Before we dig in too much, it's worth noting that this analysis should be kept in perspective. Faceoffs are important, they give a team an edge, but they don't single-handedly win games, no matter what the NHL / SAP advanced stats videos seem to indicate. To give a sense of the scale, War on Ice's research while working toward their Wins Above Replacement stat calculates that a team gains one goal per 76.5 faceoffs won.
The Mikko Problem
Before we start digging into handedness, zone separations, shots after the draw, and home vs. away differences, it's worth noting that one of the team's biggest problems is that they rely too much on Koivu for face-offs. It's out of necessity more than anything, but any opponent knows exactly who is coming onto the ice for an important draw. Koivu took 35.9% of all of the team's faceoffs.
The chart below shows each of the team's top five faceoff takers this season with winning percentage, quality of competition, and the number of faceoffs they average per game.
Net Shots Post Faceoff
Faceoffs.net founder Craig Tabita outlined a new statistic in January that looks to quantify the effectiveness of faceoff wins. We've all seen a clean win to the point that results in a shot on net or even a goal and we've seen the scrum where it isn't entirely clear who really won the draw. Both of those count as a win for a center. It's a binary result. Win or lose. Tabita's Net Shots Post Faceoff (NSPF) attempts to quantify the amount of offense a center creates through their draws.
Tabita goes in-depth on the topic at Hockey Prospectus, but briefly, the result is that NSPF is "the balance of shots on goal and missed shots ('Fenwick' shots) in the 10 seconds following even-strength zone faceoffs, per even-strength zone faceoff."
We'll look into this year's data below, but it's worth noting that on January 31st, Tabita aggregated data from the 2009-10 season through January 29, 2015 on NGPF, which is net goals post faceoff, constructed on the same principle as NSPF but for goals. Since 2009-10, Koivu ranks eighth among NHL centermen who have taken at least 1,000 draws.
But it also gives an idea of how few goals actually result directly from a faceoff. Since 2009-10, Koivu's faceoff skill has directly resulted in 18 goals. It's an advantage, but it's a slight advantage.
Below you see offensive data for NSPF and NGPF for the Wild and Blues, with the first category being the total number of offensive zone, even strength faceoffs taken.
Here's the inverse statistic, NSPF in the defensive zone.
What's immediately clear is that outside of Koivu, the Wild don't match up in the faceoff circle. Koivu is great, but so is Backes and so is Stastny. Goc is also excellent and Lehtera is solid. None of these adjectives apply to Coyle, Granlund, Brodziak, or Haula, though Coyle is surprisingly strong in the defensive zone, but we'll circle back to that shortly.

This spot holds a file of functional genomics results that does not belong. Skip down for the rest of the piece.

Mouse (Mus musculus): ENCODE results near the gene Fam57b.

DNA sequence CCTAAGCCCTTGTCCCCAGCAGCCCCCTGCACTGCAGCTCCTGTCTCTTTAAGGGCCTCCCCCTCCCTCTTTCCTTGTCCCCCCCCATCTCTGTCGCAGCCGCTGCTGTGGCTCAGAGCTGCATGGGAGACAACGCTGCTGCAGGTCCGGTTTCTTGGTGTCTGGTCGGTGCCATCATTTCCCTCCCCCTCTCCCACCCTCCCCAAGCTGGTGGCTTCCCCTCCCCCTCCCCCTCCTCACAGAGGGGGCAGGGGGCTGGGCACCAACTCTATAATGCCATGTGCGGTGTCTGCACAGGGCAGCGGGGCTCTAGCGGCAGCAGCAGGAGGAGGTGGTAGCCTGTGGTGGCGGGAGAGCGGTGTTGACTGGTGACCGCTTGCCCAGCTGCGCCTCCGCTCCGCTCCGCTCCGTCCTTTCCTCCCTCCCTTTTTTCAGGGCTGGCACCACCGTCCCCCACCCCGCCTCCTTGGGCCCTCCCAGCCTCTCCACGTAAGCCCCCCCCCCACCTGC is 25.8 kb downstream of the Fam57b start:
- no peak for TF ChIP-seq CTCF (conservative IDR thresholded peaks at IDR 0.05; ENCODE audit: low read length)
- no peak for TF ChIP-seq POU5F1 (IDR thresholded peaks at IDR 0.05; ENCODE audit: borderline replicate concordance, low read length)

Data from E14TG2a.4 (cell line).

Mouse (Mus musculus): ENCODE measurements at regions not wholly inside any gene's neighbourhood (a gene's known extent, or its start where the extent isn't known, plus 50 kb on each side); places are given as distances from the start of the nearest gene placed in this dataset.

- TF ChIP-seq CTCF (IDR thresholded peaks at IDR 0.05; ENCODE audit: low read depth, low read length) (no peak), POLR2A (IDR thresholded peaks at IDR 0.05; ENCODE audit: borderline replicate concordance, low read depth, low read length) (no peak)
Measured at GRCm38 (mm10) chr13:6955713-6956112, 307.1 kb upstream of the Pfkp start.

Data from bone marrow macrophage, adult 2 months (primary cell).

Pressing Your Advantage
But, is there any way that the Wild can take advantage? Are there chinks in the Blues' armor?
There are a few ways to approach the problem, most of which require last change and the ability to choose the faceoff match-up, which only the home team gets. Here's a breakdown of the difference between home and away faceoffs for these 10 centers.
On the road, things get ugly. Outside of Koivu, only one center is above 45% and one is below 40%.
Here's the big problem with getting too excited about the bump received from last change: It's only useful in a vacuum. The Blues get a pretty incredible bump at home as well, but importantly, the dip in numbers you expect to see on the road is only slight for the Blues and their centers are largely better on the road than the Wild are at home. That's how wide the gap is.
Dividing the Zones
One of the troubles that lack of faith in the Wild's ability is that it can effect deployment. Below, take a look at how the 10 centers fare in each of the ice's three zones.
Lefty vs. Righty
Another way we can breakdown faceoffs is how centers fare against left-handed opponents and right-handed opponents. It can make a difference for many players in how they set up and approach the draw.
Here's a look at how the 10 centers fare against lefties and righties.
I'll exclude Koivu here because the difference for him is basically nothing and he's winning the majority of faceoffs against both left-handed and right-handed opponents. There are a few interesting things to see here on the Wild's end...
but I'm not going to talk about any of them because each of the Wild's centers fares better against right-handed centers than left-handed centers. Four of the Blues' five centers are left-handed. The lone right-hander that could maybe become a target for Yeo at home in order to cast some balance (should the rest of the match-up align to the team's liking) is David Backes. Every metric says that Coyle, Granlund, Brodziak, and Haula are going to have a tough time grabbing a winning percentage against Backes no matter what the situation is.
And the Good News Is
The good news is that faceoffs are just faceoffs, because the Wild have just a single weapon in faceoffs and are completely out-matched everywhere else.
There's also this piece by Garret Hohl where he finds that the self-correlation from regular season faceoff success to post-season faceoff success isn't particularly high and that it's not a very good indicator of a team's goal% in the postseason.
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